When someone calls and asks about a gift certificate, I offer the following advice, so that the  conversation and the gift are welcomed, and don’t cause a blowup in your relationship.

Who is complaining? About what?

Has she complained that she just can’t get a handle on it all? Life, the home business, the household. Think carefully, because she needs to be the one complaining. That’s where her motivation to change will come from, not because she “should” or because someone else tells her. Research tells us that when a decluttering is forced, the clutter returns, and even  more of it. We can do a big reorganization, but if she doesn’t see a real need in the first place, how quickly do you think the stuff or time clutter will return? In a blink of an eye.

Starting the conversation

What did he say when he complained about too much to do or his ADHD getting the way? That’s the phrase you want to key off of to start a conversation. Because you do need to have a conversation before you give this gift. “I was thinking about when  you said … and I’ve read this woman’s blog/website. What I liked about her approach/credentials was … and so I thought this might be useful to you. What do you think of the idea?”

Spouses

Stuff and time clutter are conceptually like money. One of you probably is a bit more of a saver and the other more of a spender. Just as our attitudes and upbringing about money and finances are often different, so are our attitudes about stuff and time.

If either time or ‘too much stuff’ have become an issue in your marriage, an outsider, provided you both agree to this, is a useful approach. When I work with the one spouse, I work with that person’s strengths but I also understand that this organizing is different for each of us, so I can appreciate and explain what’s likely happening for the other spouse.

When ADHD, bipolar, depression/anxiety are in the mix

Many of my clients have ADHD. It shows up differently for each person and affects his/her life differently. The skills and practical strategies we work on will be different for each person.

Also, if needed, I’ll recommend education for both the spouses or the employee and the supervisor. Because it’s not an issue of “simply doing it.” Or “mind over matter.” These are neurologically based issues and you need to understand something about your condition to figure out how to outsmart it. Or to understand how to work together, so neither of you is a nag about it but together, you can deal with its impacts. Yes, it’s the third wheel and it will be, until you understand, accept and even embrace how ADHD shows up in your life.

Next chapters: divorce, death, big life changes

This would seem like an ideal situation to go through your things and your time, figuring out how to honor the past but move on. And that’s true. It’s cathartic, balancing, and filled with memories.

Here, you’ll want to ask the question even more sensitively about whether the person is ready to “begin to think about moving on, at least a first step.” My experience is that he/she may be ready to part with things, but  may not be ready for the whole process. And people get ready to move on at different rates. So it’s about taking one, small step and starting the process. That’s been the best approach and the least threatening to the memories of the past.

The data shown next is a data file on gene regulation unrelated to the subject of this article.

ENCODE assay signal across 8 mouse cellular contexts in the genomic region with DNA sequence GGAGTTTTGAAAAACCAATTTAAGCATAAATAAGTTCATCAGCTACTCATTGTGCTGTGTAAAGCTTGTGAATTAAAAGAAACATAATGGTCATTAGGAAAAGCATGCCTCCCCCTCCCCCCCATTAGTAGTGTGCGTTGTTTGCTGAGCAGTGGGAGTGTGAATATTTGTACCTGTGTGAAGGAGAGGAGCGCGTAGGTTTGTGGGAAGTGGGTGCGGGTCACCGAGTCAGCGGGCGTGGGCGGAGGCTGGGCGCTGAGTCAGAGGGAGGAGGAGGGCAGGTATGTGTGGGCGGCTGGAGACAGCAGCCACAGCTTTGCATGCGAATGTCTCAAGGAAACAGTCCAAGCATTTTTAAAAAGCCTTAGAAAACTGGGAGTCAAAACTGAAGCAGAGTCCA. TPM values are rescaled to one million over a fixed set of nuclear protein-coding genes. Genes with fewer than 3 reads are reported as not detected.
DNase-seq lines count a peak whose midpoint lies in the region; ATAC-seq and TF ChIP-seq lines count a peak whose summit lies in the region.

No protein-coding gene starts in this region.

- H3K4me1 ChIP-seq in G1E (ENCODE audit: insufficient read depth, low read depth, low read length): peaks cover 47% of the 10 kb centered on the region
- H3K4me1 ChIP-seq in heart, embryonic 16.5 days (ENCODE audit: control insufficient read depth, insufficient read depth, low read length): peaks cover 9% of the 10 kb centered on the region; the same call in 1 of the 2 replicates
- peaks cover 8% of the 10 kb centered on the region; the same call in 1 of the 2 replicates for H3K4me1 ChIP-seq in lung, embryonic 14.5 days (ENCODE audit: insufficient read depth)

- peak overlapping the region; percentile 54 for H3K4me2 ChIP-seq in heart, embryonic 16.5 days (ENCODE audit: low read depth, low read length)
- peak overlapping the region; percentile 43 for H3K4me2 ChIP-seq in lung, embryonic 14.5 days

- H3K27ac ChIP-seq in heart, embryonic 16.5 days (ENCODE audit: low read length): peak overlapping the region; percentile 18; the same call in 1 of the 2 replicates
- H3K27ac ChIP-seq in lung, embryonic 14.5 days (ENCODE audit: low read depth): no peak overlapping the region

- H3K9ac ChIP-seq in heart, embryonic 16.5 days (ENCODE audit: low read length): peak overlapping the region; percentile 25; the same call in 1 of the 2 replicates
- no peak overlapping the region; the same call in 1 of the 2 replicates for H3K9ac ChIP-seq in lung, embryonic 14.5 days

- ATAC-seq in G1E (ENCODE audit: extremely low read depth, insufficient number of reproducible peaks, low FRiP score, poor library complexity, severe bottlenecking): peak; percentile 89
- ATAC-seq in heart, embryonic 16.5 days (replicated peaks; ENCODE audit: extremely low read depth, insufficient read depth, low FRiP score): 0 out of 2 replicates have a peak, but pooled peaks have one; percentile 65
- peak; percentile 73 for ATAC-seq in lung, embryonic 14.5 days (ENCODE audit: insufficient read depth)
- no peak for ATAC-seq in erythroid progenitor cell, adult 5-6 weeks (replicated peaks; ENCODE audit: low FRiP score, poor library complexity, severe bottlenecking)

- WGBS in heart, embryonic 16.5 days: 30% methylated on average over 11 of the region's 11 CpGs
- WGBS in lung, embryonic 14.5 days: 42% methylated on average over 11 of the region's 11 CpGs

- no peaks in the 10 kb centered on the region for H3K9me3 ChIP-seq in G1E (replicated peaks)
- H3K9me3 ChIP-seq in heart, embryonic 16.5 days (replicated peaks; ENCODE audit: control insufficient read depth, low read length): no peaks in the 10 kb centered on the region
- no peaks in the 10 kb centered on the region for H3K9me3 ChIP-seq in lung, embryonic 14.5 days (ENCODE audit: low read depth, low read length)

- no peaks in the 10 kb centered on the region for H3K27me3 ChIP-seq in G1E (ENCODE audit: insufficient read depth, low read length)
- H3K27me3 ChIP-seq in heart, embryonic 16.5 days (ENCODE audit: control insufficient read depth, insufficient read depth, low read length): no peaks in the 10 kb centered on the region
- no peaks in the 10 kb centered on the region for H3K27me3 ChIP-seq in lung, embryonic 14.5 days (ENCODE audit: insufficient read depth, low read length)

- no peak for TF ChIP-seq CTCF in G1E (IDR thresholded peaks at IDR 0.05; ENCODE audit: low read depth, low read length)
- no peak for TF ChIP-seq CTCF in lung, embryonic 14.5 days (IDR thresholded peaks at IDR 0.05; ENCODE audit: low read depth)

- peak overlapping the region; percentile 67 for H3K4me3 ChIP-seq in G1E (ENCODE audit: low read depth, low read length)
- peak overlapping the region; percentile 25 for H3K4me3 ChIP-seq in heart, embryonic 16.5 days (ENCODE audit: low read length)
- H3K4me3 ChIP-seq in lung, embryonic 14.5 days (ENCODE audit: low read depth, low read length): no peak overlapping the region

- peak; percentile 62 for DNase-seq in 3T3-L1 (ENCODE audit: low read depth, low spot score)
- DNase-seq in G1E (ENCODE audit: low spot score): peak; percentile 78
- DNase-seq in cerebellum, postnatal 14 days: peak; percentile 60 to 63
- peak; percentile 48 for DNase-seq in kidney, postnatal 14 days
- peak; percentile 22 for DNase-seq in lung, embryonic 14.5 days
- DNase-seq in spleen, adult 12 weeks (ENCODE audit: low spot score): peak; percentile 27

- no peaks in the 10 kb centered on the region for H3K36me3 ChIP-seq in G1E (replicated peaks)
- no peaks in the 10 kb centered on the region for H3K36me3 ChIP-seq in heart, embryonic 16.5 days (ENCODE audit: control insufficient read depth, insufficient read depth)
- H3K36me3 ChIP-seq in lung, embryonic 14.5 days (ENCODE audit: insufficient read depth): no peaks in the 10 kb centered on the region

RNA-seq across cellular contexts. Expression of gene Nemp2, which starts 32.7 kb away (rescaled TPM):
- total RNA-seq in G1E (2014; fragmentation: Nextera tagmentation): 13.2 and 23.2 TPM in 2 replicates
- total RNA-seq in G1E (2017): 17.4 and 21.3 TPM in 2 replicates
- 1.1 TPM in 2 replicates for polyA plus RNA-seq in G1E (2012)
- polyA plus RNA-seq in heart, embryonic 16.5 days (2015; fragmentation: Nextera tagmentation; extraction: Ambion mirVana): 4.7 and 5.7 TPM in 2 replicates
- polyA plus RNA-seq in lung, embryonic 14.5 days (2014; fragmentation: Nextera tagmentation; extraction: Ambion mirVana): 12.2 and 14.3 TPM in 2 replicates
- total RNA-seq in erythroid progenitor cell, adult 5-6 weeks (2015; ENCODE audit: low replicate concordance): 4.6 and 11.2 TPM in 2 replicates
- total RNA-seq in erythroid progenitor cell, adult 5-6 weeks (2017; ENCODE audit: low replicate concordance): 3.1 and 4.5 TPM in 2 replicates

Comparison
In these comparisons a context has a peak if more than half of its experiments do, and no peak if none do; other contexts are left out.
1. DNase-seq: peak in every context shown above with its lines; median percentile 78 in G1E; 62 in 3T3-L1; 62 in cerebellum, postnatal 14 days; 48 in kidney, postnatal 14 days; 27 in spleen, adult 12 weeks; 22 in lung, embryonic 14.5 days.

Other options to get started

Last, if it now seems that a gift certificate is not the idea that will work, you might consider giving my book instead. It’s filled with practical strategies, room by room and includes time management advice, plus reflection questions. Its focus is on moving onto your next chapter, so if big lie changes are part of the equation, this might be a good start. Read the table of contents and a chapter at this link.

You can call first

For gift certificates or to discuss your situation before you decide, simply email me or call 603.554.1948. Happy to chat for a bit to help you figure out how to help yourself or the person you’re thinking about. I offer phone coaching/consulting, virtual organizing, and in home/in office meetings – or a combination, depending on what works best.

 

Happy holidays season -

 

 

 

 

 

 

Perspectives Podcast: “In the Thick of It:” 6 Tips to Chug through Your Holidays

Sunday, December 2nd, 2012

Carol Williams and I are in our last month of our theme:  BREAKING DOWN THE END OF YOUR YEAR SO YOU DON’T HAVE A  BREAKDOWN.  Last time, we broke down the steps leading up to Thanksgiving. This month, we have Hanukkah, Christmas, Solstice, and Kwanza.

Since we are now “in the thick of it” we considered it timely to provide you six tips that will help you “chug through your holidays.”

For some calming words and practical advice you can use right away, we invite you to listen to our short podcast:

 

CHUG thru your holidays  


Spend just 6 minutes with us.

Listen to the tips and see which one you think would really help you through. And by all means, let us know!

 

 

 

 

 

Thanks for listening.

Carol and Sue

www.EfficientProductivity.com  (Carol)

www.OrganizeForAFreshStart.com (Sue)

Stay tuned by signing up at either of our blogs or use our email: ProductLifeTransitions@gmail.com

**************************************************************

Links to Prior Podcasts:

Breaking down the end of your year … 6 tips for the holidays.

Breaking Down Our Year – Small Business Owner Advice 

Breaking down the end of the year: Lists – Made more fun as a way to clear the fog!

Back to school transitions -tips for parents on scheduling life

Advice for Kids – Habits for School Routines

True student and family success